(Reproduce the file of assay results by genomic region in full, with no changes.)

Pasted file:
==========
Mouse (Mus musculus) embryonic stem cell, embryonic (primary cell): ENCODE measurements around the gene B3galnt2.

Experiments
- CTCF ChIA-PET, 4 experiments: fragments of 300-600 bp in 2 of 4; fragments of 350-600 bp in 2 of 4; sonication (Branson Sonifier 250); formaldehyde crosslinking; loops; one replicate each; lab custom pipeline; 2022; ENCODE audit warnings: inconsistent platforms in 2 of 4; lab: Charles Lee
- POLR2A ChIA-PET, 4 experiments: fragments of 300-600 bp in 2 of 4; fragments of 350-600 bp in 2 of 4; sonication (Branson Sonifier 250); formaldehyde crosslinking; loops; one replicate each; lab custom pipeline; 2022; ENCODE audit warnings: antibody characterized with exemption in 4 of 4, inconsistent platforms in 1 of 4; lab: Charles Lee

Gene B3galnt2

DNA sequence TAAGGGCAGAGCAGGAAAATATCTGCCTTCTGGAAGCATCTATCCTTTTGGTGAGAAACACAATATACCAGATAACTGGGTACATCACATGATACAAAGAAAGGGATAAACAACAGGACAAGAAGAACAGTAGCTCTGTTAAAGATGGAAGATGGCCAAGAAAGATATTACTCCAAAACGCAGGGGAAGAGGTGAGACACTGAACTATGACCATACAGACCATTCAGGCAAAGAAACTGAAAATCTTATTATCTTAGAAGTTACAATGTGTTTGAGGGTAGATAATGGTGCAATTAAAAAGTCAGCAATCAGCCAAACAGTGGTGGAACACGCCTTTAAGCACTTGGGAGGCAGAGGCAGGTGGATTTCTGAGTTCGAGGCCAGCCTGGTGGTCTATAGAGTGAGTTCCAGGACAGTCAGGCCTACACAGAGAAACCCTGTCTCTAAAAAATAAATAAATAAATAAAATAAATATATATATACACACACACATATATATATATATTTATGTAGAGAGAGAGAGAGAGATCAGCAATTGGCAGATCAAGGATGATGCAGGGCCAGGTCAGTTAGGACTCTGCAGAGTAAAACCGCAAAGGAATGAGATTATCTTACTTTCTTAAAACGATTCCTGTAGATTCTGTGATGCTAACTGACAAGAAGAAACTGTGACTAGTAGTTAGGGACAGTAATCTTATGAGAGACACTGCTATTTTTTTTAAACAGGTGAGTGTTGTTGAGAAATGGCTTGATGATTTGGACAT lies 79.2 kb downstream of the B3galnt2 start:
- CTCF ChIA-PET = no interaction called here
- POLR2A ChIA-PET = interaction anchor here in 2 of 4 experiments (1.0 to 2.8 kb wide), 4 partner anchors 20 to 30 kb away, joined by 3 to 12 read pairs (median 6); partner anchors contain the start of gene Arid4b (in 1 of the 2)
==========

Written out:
Mouse (Mus musculus) embryonic stem cell, embryonic (primary cell): ENCODE measurements around the gene B3galnt2.

Experiments
- CTCF ChIA-PET, 4 experiments: fragments of 300-600 bp in 2 of 4; fragments of 350-600 bp in 2 of 4; sonication (Branson Sonifier 250); formaldehyde crosslinking; loops; one replicate each; lab custom pipeline; 2022; ENCODE audit warnings: inconsistent platforms in 2 of 4; lab: Charles Lee
- POLR2A ChIA-PET, 4 experiments: fragments of 300-600 bp in 2 of 4; fragments of 350-600 bp in 2 of 4; sonication (Branson Sonifier 250); formaldehyde crosslinking; loops; one replicate each; lab custom pipeline; 2022; ENCODE audit warnings: antibody characterized with exemption in 4 of 4, inconsistent platforms in 1 of 4; lab: Charles Lee

Gene B3galnt2

DNA sequence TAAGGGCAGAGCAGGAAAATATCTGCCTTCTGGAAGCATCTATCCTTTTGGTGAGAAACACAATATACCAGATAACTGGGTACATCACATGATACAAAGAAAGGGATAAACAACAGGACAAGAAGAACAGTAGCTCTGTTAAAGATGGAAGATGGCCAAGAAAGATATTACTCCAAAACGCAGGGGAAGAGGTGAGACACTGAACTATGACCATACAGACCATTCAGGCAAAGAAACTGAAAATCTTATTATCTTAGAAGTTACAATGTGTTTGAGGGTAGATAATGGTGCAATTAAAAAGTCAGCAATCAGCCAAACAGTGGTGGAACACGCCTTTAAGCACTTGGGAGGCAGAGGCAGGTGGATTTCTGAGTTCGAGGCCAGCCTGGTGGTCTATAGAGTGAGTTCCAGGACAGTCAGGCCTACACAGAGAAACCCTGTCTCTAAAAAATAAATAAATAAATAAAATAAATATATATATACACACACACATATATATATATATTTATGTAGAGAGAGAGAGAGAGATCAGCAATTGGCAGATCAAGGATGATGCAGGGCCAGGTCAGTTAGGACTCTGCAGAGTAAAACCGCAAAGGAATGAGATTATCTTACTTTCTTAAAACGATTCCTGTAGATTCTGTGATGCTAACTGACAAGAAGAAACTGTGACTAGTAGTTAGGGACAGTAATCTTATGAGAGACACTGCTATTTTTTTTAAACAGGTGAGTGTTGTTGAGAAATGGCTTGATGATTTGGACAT lies 79.2 kb downstream of the B3galnt2 start:
- CTCF ChIA-PET = no interaction called here
- POLR2A ChIA-PET = interaction anchor here in 2 of 4 experiments (1.0 to 2.8 kb wide), 4 partner anchors 20 to 30 kb away, joined by 3 to 12 read pairs (median 6); partner anchors contain the start of gene Arid4b (in 1 of the 2)